“People should have the right to choose whom they will give their life to and the legal system should enforce those decisions.” Do you really understand the ramifications of this statement? You are only making this because you want homosexuality normalized, because surely you would not make this statement of all desires.

  17. Kelly August 5, 2010 at 8:44 am #

    One last thought…to the intellectually desperate who are tyring the “net we wil have marriages of 18 people, men and dogs, women and cats, and adults and 6 year olds” arguement….

    When we lowered the voting age to 18 from 21, how long did it take for it to go down to 12?

    Children are not adults…as are two gay men or two lesbian women, and cannot sign binding contract without parental consent, so, thats not gonna happen.

    Animals cannot do this either…never saw a dog hold a pen or sign his name.

    Polygamy, in contrast to gay marriage, has been shown over and over to be detrimental to the health and well being of the women involved (read Spencers “broken dreams”) and to have a very negative impact on the rearing of the many children such unions make. NO respectable mainstream medical/psychological/pediatric organization or association that is not a front group funded by religious conservaties has found such negative effects for children of gay couples or the couples themselves.

    Lastly, one of my most loved relatives is 42. He is a member of a very gay welcoming PResbyterian congregation. He met his partner 20 yeras ago, and they have been happy, monogomous, and ‘settled down’. His friends from more conservative backgrounds tell him (and me) that they never felt this was a real option. Most of them partied, played the field, and have the emotional and helath scars for it.

    PLEASE, PLEASE think of this real world example when you work to make life harder for gay people. PLEASE. These are real humans with real relationships, just as good as yours, at stake. Thank you.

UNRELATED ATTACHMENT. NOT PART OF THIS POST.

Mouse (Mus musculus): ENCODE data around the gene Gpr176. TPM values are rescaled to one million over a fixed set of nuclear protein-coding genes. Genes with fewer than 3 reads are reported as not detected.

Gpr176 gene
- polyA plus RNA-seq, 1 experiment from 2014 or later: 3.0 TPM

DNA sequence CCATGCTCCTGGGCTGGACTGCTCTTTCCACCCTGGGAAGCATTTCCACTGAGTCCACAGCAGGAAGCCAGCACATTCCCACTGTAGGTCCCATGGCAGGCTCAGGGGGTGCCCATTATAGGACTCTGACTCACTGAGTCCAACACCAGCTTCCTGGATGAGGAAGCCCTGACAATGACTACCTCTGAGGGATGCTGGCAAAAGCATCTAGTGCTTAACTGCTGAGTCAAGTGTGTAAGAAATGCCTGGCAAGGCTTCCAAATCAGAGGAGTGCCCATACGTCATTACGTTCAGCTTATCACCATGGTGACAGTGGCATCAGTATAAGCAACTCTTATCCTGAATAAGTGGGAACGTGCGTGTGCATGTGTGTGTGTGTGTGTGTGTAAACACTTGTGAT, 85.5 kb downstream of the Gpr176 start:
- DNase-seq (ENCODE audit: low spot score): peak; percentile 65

18. Kelly August 5, 2010 at 8:52 am #

    Nate, you are either ignorant, or a liar.

    I hope ignorant.

    HOW will gays marrying break up currently stable homes???????
    Same gender sex is injurious HOW? Among two monogomous, happy people in love?

    You will NOT be making such incorrect and libilous charges unchallanged.
    Understood?

  19. Nate August 5, 2010 at 8:59 am #

    Kelly, gay-marriage does breakup currently stable homes because it redefines the definition of what a currently stable home is, will change the way schools, university and society teaches and defines “stable homes”.

    And your assertion that male homsexuality is primarily monogamous is laughable. The statistics bear out the promiscuity among homosexual men and the health issues regarding male on male homoseuxal sex.

  20. RD August 5, 2010 at 9:16 am #

    I have to ask: how is a home where children are loved, spiritually and physically cared for, educationally encouraged and emotionally affirmed unstable? I don’t see how such a home can be labeled unstable. Now, are we saying that two same-sex partners can’t provide this environment for children? Are some of us REALLY making this claim?

  21. RD August 5, 2010 at 9:29 am #

    Scholar and writer Valorie Elverton-Dixon writes poignantly: